Low Symphony From The Music Of David Bowie & Brian Eno
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Top Customer Reviews
Not so with Philip Glass and "The Low Symphony." While Glass took a few of the main themes from Bowie/Eno's album and then building them with themes of his own, Glass structured the three movements of his first-ever symphony with hypnotic grace. You'll recognize the subtle points of Bowie's work (especially in "Warszawa"), but you'll also find yourself being mesmerized by the way Glass captured them in his own inimitable fashion.
Back in 1993, while I was writing for a broadcasting trade paper, I rated "The Low Symphony" as one of my Top Ten Records of that year. It sat in the list alongside of Sting's "Ten Summoner's Tales," Elvis Costello's "The Juliet Letters," John Hiatt's "Perfectly Good Guitar" and "Spilt Milk" by Jellyfish. I still find myself reaching for this CD in the moments when I need calm. It remains that influential for me.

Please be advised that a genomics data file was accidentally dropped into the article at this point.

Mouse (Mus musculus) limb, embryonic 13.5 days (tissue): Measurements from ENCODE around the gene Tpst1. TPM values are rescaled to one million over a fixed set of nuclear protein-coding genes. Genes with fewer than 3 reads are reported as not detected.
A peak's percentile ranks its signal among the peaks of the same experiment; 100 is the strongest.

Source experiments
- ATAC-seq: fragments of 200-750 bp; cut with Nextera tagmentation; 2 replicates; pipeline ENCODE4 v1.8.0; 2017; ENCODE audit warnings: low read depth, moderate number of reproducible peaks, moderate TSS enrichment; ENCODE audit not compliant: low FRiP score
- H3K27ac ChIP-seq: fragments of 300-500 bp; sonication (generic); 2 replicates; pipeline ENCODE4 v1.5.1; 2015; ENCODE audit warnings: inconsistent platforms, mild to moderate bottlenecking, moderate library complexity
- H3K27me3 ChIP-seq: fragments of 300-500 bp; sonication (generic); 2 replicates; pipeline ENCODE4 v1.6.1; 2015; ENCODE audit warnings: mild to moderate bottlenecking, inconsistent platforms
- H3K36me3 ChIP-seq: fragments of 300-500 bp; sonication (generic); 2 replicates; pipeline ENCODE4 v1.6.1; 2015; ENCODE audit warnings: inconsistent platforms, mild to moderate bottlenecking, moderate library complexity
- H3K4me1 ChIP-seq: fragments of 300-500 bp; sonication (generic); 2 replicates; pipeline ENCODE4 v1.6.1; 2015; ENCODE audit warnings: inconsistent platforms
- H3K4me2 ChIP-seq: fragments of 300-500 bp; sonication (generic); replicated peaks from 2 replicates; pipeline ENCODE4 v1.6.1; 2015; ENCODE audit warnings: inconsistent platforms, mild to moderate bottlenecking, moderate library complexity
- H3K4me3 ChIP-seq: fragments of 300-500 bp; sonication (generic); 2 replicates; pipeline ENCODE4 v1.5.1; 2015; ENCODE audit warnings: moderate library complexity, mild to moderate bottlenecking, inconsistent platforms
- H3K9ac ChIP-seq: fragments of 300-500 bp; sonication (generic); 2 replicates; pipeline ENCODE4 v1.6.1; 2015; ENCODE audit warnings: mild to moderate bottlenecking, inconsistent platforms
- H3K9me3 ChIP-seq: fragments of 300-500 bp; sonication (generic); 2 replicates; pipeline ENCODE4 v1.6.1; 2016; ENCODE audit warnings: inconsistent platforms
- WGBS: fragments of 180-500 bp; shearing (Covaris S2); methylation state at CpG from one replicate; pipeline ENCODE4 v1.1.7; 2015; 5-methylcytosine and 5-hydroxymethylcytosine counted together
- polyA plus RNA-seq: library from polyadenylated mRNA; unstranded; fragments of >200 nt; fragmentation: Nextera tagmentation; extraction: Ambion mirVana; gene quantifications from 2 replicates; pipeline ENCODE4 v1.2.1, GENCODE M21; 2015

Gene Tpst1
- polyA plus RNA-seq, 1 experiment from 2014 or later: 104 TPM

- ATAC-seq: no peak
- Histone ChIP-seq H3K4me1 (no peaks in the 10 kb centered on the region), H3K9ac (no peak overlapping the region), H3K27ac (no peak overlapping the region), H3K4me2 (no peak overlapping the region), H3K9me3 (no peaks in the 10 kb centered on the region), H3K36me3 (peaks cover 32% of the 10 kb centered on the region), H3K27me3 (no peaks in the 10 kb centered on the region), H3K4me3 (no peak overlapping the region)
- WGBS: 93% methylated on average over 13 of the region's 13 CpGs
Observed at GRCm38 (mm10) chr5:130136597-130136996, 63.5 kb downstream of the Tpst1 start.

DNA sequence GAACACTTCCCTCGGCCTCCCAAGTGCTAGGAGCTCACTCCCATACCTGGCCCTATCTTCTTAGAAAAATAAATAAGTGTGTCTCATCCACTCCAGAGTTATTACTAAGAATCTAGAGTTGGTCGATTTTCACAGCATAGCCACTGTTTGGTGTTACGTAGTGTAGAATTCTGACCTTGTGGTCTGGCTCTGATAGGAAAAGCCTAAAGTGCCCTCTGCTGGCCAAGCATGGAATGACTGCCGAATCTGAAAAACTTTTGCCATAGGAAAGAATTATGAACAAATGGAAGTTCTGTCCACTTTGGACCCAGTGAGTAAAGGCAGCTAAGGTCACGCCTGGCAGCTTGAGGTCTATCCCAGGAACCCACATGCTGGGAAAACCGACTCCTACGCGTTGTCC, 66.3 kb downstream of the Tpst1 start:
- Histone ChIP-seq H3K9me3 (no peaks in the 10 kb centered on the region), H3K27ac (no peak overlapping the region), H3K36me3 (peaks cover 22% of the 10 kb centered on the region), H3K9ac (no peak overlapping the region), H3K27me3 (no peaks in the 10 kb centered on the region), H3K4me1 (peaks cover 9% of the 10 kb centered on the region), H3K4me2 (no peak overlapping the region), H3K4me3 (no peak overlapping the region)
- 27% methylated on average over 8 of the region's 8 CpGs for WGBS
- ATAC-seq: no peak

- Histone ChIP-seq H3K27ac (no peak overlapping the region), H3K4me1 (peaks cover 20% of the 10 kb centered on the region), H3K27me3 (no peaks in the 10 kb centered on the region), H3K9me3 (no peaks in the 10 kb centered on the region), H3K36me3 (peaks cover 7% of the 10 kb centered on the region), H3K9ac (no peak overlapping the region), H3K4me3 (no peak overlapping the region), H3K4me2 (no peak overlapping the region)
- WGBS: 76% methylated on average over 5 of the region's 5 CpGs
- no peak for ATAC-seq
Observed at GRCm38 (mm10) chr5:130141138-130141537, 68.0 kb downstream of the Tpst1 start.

Franz's idiosyncratic grace is evident in this work.
At first hearing, I felt it to be so personal that I hesitated recommending it to others.
Most Recent Customer Reviews
It has neither great flaws or strengths. I have a feeling it would work better with the addition of electronic instruments. Read morePublished on May 5, 2010 by SRS
This is the best adaptive piece i have ever heard. The incredibly melancholic and serious tone of the original album is reinterpreted through orchestral movements which lend a new... Read morePublished on February 23, 2009 by Markanthonycrittenden
I own many tens of thousands of songs. But invariably I listen to the Low Symphony every day just as I have done for years. It is a brilliant strike of creative lightening.Published on December 1, 2006 by Dan
This is one of his best works overall. Something everyone who worked on it should be proud of. Sound quality is great. A good one for long trips in the morning.Published on December 4, 2004 by David Higgins